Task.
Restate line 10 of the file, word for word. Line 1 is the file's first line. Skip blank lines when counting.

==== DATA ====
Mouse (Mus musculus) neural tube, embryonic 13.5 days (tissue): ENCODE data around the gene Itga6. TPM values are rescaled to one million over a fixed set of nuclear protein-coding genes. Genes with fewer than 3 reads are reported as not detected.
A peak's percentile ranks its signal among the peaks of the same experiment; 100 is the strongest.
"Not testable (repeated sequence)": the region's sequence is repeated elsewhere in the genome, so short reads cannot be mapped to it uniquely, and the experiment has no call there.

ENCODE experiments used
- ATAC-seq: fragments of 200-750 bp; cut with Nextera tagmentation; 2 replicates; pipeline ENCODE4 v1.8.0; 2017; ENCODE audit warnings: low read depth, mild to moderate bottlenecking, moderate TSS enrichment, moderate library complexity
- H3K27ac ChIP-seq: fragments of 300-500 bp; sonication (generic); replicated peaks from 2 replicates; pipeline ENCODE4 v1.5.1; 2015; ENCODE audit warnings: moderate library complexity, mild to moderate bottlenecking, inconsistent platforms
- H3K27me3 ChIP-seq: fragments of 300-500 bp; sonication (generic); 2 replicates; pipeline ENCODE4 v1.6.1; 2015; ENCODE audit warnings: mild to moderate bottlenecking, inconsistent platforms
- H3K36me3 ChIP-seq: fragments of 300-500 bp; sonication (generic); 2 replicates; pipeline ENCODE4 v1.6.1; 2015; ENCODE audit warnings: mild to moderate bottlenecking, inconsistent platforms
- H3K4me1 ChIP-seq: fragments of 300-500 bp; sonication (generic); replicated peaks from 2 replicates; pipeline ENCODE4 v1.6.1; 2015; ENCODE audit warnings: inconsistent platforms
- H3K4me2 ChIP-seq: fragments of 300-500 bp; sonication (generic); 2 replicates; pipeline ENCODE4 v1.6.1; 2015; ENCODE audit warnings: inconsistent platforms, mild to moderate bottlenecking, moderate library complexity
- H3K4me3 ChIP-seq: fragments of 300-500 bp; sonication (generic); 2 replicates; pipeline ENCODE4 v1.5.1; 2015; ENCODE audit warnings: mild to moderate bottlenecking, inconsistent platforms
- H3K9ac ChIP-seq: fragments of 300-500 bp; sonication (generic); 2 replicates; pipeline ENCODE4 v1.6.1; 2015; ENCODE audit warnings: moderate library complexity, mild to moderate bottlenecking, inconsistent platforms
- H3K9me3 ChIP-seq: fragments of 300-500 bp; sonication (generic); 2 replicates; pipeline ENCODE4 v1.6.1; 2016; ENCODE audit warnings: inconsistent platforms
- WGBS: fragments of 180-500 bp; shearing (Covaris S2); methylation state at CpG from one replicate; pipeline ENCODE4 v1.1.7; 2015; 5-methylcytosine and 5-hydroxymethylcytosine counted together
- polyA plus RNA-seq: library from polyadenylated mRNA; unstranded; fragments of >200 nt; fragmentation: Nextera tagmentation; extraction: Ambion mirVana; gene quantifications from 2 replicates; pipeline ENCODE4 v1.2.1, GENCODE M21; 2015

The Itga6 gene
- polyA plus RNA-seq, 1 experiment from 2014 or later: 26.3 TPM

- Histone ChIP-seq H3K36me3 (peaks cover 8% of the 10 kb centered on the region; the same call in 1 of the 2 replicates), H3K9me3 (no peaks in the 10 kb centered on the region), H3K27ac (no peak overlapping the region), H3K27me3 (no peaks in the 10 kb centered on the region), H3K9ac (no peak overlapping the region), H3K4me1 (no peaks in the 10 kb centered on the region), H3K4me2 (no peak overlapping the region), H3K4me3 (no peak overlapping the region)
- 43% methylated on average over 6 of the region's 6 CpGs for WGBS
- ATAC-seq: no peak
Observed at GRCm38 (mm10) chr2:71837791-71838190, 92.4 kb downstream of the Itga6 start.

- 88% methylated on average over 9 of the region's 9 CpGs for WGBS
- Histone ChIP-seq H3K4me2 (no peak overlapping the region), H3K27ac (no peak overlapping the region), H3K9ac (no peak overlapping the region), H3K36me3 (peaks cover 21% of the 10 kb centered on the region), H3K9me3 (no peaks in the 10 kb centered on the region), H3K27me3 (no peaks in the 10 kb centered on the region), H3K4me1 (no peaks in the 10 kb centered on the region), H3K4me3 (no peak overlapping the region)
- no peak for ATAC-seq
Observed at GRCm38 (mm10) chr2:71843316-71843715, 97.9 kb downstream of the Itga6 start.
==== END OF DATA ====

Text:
- H3K4me2 ChIP-seq: fragments of 300-500 bp; sonication (generic); 2 replicates; pipeline ENCODE4 v1.6.1; 2015; ENCODE audit warnings: inconsistent platforms, mild to moderate bottlenecking, moderate library complexity